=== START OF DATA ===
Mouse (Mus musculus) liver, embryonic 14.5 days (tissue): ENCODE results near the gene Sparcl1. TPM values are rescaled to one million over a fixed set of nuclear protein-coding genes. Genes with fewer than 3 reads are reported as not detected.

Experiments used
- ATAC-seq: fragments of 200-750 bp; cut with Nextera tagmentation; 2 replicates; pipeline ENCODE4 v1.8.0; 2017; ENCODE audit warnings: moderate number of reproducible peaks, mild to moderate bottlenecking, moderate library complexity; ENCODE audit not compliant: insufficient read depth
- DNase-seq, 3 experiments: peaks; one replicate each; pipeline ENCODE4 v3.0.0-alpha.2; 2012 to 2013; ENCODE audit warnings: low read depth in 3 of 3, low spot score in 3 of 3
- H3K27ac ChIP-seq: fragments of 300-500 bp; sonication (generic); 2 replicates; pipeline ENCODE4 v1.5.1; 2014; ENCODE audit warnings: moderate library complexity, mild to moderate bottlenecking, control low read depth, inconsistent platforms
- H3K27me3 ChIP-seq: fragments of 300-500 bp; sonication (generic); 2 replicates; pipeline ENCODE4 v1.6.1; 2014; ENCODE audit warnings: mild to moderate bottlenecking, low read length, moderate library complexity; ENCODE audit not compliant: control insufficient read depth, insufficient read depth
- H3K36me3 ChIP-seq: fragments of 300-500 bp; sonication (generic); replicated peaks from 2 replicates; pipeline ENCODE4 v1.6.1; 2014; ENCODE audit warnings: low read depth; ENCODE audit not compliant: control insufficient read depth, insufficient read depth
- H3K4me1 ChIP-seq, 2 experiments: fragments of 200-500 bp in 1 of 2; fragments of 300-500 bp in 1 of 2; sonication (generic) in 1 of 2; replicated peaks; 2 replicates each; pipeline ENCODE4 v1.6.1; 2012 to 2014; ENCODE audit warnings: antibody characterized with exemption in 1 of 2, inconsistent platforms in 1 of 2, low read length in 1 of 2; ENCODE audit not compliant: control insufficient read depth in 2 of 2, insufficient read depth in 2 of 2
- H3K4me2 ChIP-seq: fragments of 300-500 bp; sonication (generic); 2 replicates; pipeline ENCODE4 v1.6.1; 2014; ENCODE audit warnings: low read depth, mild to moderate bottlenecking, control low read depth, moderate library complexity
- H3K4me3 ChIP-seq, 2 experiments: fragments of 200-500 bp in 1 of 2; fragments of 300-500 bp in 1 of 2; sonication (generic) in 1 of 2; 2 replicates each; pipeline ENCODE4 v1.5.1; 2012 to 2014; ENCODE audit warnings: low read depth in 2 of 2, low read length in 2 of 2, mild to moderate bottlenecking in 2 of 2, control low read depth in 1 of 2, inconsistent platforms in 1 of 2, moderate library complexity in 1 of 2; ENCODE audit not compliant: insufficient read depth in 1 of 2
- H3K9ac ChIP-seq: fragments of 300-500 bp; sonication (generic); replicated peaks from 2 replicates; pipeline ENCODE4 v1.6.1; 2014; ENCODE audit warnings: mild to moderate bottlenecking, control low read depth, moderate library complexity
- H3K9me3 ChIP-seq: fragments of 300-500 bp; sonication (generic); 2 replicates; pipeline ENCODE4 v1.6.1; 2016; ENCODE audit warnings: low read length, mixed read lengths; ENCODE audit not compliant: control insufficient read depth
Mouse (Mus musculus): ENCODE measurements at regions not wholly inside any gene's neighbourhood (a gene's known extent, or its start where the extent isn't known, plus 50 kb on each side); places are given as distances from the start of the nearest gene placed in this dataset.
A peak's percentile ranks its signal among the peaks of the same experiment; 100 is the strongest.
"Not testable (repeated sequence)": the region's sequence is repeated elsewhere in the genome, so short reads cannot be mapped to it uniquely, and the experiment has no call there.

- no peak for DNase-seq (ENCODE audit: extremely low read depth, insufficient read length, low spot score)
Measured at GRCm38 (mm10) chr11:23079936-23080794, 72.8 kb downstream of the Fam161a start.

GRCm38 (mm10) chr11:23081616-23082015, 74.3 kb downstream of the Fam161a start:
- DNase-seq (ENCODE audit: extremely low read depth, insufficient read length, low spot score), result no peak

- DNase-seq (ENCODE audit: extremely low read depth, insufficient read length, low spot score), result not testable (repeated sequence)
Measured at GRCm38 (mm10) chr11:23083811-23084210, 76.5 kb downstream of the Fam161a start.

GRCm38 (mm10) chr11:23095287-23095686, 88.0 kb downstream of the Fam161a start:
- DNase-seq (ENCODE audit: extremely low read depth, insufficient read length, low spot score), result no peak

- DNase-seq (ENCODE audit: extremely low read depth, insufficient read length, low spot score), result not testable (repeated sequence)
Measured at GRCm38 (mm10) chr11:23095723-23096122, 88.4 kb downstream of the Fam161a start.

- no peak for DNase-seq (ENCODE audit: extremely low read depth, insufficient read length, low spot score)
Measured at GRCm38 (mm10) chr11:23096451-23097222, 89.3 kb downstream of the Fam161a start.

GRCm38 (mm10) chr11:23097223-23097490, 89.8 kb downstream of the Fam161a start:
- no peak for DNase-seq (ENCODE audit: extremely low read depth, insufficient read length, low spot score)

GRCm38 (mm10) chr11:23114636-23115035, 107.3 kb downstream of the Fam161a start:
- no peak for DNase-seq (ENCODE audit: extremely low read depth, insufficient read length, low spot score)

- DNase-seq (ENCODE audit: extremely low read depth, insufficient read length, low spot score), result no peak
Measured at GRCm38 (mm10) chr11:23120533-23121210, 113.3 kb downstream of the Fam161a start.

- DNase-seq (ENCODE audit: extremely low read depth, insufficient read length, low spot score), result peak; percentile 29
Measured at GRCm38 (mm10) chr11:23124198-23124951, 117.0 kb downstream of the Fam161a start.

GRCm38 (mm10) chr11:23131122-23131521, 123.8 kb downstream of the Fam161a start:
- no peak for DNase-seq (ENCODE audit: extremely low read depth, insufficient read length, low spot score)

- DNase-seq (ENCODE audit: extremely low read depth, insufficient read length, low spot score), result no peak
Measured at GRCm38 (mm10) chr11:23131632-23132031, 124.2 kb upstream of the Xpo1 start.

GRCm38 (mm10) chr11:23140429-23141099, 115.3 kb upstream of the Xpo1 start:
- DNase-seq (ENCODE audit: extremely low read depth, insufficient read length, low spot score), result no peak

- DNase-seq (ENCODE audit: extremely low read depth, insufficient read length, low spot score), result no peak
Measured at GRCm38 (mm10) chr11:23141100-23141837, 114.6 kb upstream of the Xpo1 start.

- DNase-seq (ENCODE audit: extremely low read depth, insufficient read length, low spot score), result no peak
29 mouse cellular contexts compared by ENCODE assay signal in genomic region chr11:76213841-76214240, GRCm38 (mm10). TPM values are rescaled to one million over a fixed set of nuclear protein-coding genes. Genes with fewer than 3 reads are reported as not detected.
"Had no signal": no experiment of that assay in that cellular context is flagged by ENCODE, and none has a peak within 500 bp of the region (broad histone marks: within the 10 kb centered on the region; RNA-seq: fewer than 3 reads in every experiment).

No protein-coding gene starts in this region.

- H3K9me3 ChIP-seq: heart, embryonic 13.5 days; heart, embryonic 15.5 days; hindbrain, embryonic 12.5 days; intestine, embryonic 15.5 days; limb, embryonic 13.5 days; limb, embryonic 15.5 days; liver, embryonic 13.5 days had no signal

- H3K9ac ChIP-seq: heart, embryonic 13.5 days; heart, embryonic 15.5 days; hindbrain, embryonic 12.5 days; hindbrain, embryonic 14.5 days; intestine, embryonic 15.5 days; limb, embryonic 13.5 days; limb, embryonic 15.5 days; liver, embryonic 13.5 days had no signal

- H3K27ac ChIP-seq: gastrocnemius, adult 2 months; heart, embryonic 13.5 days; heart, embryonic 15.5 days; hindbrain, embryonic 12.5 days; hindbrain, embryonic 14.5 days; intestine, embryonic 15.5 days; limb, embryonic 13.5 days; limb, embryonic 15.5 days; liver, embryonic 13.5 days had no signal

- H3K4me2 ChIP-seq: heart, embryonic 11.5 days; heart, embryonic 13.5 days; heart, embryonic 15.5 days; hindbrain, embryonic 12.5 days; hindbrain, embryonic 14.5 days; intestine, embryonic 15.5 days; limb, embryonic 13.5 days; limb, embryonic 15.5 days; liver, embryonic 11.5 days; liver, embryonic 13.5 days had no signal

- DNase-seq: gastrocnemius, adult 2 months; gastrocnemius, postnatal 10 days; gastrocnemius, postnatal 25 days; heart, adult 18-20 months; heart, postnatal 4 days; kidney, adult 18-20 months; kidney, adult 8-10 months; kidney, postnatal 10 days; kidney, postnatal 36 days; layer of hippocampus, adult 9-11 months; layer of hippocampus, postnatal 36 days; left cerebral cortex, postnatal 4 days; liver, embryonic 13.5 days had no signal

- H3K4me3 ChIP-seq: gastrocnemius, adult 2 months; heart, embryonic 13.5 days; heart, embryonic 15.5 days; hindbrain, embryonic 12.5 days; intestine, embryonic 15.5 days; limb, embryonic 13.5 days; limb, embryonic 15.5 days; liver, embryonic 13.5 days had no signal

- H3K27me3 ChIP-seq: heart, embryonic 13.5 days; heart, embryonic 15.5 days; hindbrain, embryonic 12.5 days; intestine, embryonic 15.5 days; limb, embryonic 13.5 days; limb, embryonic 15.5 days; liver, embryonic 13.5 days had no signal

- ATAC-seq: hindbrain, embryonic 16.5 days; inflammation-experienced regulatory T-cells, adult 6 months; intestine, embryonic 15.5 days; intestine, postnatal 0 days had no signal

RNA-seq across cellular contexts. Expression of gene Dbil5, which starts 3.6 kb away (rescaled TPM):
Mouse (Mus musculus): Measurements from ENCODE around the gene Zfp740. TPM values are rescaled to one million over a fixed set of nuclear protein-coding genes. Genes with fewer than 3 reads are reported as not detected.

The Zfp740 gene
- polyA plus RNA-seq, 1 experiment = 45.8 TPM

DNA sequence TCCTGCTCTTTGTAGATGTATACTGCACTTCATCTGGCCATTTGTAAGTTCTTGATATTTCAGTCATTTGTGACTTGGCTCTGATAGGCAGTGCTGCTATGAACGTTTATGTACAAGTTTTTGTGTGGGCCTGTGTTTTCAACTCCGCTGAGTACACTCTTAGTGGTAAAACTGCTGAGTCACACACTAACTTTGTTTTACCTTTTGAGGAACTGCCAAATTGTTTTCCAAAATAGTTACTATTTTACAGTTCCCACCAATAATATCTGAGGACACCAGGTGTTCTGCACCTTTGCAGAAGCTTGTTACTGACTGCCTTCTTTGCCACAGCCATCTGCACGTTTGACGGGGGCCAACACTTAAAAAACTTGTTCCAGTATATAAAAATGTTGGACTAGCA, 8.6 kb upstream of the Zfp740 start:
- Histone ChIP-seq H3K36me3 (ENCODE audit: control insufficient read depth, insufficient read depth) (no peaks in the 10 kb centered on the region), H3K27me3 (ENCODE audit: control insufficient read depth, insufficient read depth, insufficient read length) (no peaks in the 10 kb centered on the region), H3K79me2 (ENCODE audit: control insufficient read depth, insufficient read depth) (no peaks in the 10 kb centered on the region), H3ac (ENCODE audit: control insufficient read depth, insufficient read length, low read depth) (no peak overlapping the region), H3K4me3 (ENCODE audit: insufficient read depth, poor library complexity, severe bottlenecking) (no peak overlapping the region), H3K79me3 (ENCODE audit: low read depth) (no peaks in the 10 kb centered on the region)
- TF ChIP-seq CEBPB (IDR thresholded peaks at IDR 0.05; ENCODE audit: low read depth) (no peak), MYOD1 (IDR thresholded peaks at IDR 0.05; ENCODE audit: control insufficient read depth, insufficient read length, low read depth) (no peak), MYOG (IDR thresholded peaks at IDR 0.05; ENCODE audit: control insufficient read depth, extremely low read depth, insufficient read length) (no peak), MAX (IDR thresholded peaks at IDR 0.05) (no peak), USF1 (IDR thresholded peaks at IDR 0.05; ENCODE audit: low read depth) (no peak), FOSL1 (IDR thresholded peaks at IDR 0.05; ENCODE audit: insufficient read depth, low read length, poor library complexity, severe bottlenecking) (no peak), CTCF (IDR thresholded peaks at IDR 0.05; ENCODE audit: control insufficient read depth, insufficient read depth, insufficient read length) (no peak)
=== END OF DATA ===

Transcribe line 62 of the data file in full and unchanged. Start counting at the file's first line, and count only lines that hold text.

- TF ChIP-seq CEBPB (IDR thresholded peaks at IDR 0.05; ENCODE audit: low read depth) (no peak), MYOD1 (IDR thresholded peaks at IDR 0.05; ENCODE audit: control insufficient read depth, insufficient read length, low read depth) (no peak), MYOG (IDR thresholded peaks at IDR 0.05; ENCODE audit: control insufficient read depth, extremely low read depth, insufficient read length) (no peak), MAX (IDR thresholded peaks at IDR 0.05) (no peak), USF1 (IDR thresholded peaks at IDR 0.05; ENCODE audit: low read depth) (no peak), FOSL1 (IDR thresholded peaks at IDR 0.05; ENCODE audit: insufficient read depth, low read length, poor library complexity, severe bottlenecking) (no peak), CTCF (IDR thresholded peaks at IDR 0.05; ENCODE audit: control insufficient read depth, insufficient read depth, insufficient read length) (no peak)